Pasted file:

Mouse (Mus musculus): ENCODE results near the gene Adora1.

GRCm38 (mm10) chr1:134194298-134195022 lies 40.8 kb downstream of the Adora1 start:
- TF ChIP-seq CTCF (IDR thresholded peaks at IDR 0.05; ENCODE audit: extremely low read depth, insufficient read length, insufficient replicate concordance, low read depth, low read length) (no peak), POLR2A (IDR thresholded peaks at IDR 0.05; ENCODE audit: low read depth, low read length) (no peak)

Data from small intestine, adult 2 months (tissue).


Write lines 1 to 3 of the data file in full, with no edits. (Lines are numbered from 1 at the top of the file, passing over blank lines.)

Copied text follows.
Mouse (Mus musculus): ENCODE results near the gene Adora1.

GRCm38 (mm10) chr1:134194298-134195022 lies 40.8 kb downstream of the Adora1 start:
- TF ChIP-seq CTCF (IDR thresholded peaks at IDR 0.05; ENCODE audit: extremely low read depth, insufficient read length, insufficient replicate concordance, low read depth, low read length) (no peak), POLR2A (IDR thresholded peaks at IDR 0.05; ENCODE audit: low read depth, low read length) (no peak)